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Pandemic-like spot rates unlikely but cannot be ruled out, says Xeneta Chief Analyst

As rates rise, fears of rates reaching pandemic levels have been gaining momentum.

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In recent weeks, sea freight rates have risen noticeably, sparking fears among shippers that the sky-high prices seen during the pandemic could make a comeback. Amid the ongoing disruption sparked by the Red Sea crisis, Xeneta Chief Analyst Peter Sand has suggested that shippers should remain calm, and stressed that a repeat pandemic-type situation is not likely. However, Sand also did not go so far as to rule out this scenario entirely.

Freight rates continue to climb

Recent days have seen freight rates continue on an upward trajectory. According to the latest weekly FreightOS Baltic Index (FBX) release on Thursday July 4th, the global container freight index was at $5,023, marking an 11% increase​​ compared to the previous week.

The FreightOS data also shows that specific routes are seeing even more pronounced changes, such as the China/East Asia to North America West Coast line, which has gone up 12% to $7,930. Similarly, the China/East Asia to North America East Coast route rose 8% to $8,897​​.

Adding to this, Drewry’s World Container Index (WCI) has also reported a significant increase. The composite index increased by 10% to $5,868 per 40ft container this week and has surged by 298% compared to the same week last year​​.

Notably, rates from Shanghai to New York rose by 17% to $9,158 per 40ft container, and rates from Shanghai to Los Angeles increased by 12% to $7,472 per 40ft container. Similarly, rates from Shanghai to Rotterdam went up by 10% to $8,056 per 40ft container​​.

What’s causing the upturn?

According to Xeneta Chief Analyst Peter Sand, several factors are contributing to the market conditions we see today.

Firstly, the continued economic recovery post-pandemic has led to increased demand for goods, exacerbating the pressure on shipping capacities and driving up freight rates​​. In addition to this, the other well-known factor is the conflict in the Red Sea region and the need to reroute around the Cape of Good Hope.

In a recent analysis piece, Peter Sand highlights that routes from the Far East to the US East Coast and West Coast have seen rates surge by 268% and 366% respectively since December 2023​​.

Sand notes that although pandemic spot market rates are unlikely to materialise, such a scenario cannot be ruled out completely:

“At this point, it is not likely we will see the spot market reach the heights of the Covid-19 pandemic, but it cannot be ruled out completely and the response of both shippers and carriers in the coming months could be decisive,” says Xeneta’s chief analyst.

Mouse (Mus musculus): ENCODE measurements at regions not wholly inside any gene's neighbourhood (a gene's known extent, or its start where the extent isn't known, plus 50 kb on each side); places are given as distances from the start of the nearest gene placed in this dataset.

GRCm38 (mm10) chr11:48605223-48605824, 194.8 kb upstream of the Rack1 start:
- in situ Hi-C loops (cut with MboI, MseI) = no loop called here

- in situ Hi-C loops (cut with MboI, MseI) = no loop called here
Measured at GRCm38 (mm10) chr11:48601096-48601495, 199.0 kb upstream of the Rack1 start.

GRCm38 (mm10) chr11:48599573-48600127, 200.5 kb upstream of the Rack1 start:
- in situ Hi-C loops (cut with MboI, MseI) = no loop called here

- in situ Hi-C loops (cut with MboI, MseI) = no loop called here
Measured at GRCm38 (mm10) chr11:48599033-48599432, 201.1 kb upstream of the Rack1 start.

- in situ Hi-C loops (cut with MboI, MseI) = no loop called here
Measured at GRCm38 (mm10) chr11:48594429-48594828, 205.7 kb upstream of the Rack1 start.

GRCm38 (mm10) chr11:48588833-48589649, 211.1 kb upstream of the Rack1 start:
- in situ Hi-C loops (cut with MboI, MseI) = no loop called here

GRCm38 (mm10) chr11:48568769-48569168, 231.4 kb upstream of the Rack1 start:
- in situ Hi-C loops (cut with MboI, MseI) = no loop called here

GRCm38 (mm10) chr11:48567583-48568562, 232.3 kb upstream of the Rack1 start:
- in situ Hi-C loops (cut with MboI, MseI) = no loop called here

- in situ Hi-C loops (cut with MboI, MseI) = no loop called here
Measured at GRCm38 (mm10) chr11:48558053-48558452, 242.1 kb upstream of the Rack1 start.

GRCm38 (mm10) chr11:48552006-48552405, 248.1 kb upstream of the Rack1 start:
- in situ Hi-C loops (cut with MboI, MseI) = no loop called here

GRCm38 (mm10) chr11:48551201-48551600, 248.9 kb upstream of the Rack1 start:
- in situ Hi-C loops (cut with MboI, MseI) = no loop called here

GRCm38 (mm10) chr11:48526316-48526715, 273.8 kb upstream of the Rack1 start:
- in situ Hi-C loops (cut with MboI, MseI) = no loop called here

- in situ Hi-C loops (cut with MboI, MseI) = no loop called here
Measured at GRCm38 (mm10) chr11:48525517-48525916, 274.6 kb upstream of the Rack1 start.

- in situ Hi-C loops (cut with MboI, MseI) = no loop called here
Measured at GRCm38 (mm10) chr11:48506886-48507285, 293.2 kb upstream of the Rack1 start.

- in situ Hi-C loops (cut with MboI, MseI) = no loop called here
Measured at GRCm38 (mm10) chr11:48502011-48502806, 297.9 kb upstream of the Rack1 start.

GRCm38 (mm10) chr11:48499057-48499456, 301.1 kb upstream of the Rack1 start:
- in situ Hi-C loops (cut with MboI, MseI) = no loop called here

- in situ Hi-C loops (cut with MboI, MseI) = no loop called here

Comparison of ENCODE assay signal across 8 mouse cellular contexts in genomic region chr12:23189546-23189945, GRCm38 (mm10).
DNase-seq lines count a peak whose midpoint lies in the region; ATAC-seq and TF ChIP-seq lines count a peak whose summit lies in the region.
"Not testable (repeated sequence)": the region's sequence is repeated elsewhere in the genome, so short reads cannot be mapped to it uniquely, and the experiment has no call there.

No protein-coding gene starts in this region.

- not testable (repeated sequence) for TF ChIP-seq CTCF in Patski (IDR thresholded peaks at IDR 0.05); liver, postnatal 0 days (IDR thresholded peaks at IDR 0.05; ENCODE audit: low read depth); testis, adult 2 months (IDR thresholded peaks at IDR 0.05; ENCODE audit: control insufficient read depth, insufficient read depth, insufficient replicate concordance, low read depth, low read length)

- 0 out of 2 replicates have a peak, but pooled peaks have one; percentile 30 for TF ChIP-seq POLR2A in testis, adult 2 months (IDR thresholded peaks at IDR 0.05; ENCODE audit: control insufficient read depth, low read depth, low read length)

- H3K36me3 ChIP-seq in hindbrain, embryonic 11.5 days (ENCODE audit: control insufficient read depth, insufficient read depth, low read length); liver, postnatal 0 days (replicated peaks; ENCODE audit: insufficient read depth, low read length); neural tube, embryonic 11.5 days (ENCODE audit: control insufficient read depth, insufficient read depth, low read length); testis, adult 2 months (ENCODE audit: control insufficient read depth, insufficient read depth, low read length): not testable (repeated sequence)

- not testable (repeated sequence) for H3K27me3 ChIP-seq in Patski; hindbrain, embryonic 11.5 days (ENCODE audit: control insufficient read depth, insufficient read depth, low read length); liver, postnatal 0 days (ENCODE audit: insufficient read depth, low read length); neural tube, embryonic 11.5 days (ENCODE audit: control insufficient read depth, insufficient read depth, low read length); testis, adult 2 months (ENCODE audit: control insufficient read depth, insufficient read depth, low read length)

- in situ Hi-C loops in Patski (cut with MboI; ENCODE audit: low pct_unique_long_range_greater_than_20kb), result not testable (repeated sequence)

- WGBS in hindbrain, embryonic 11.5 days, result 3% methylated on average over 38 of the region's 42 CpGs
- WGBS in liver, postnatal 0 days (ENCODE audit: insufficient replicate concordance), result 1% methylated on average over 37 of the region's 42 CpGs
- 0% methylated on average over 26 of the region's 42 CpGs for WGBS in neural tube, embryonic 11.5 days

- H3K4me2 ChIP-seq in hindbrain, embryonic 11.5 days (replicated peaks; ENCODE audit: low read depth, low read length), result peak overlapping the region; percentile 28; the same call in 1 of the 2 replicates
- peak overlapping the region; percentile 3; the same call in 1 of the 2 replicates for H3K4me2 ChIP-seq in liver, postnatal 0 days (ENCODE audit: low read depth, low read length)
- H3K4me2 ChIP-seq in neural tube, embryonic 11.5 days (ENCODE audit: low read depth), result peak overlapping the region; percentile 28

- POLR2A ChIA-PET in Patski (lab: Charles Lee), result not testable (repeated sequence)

Furthermore, Sand adds that major transshipment hubs like Singapore and Port Klang in Malaysia are experiencing high levels of congestion. This congestion, he says, results from increased volumes and strategic decisions by carriers to reduce port calls, leading to bottlenecks​​.

“With the average TEU of each ship arriving in Singapore rising by 18.5% from January to May, it is not surprising to see congestion has now reached its second-highest level ever, and just 1.9% shy of the August 2021 record of 2,997 TEU per container ship arrival,” writes Sand.

What lies ahead

Looking ahead, Sand states the future trajectory of sea freight rates will depend on several factors.

First and foremost, the response of shippers and carriers will be crucial. According to Sand, if shippers continue to frontload imports in anticipation of further rate hikes, and carriers do not address congestion issues by diversifying their port calls, rates could continue to rise​​​​.

“Shippers can play a part in helping to ease the pain points in global supply chains by remaining calm and collected,” says Sand. “We do not yet know how high spot rates will climb – and we can expect an impact on the long term market. If shippers do want to wrestle back some control over the situation, then they should keep as many options open as possible.”

However, Sand states there are already signs that carriers are beginning to adjust their operations to alleviate some of the congestion. For instance, MSC’s ‘Britannia’ service has altered its route to bypass Singapore, potentially easing some congestion in the region​​.

When it comes to other influential factors, Sand believes that economic and policy changes such as global trade policies, such as new tariffs or trade agreements will also play a significant role. Additionally, Sand concludes that potential strike actions at major ports or new tariffs under different political administrations could lead to further market disruptions​​.

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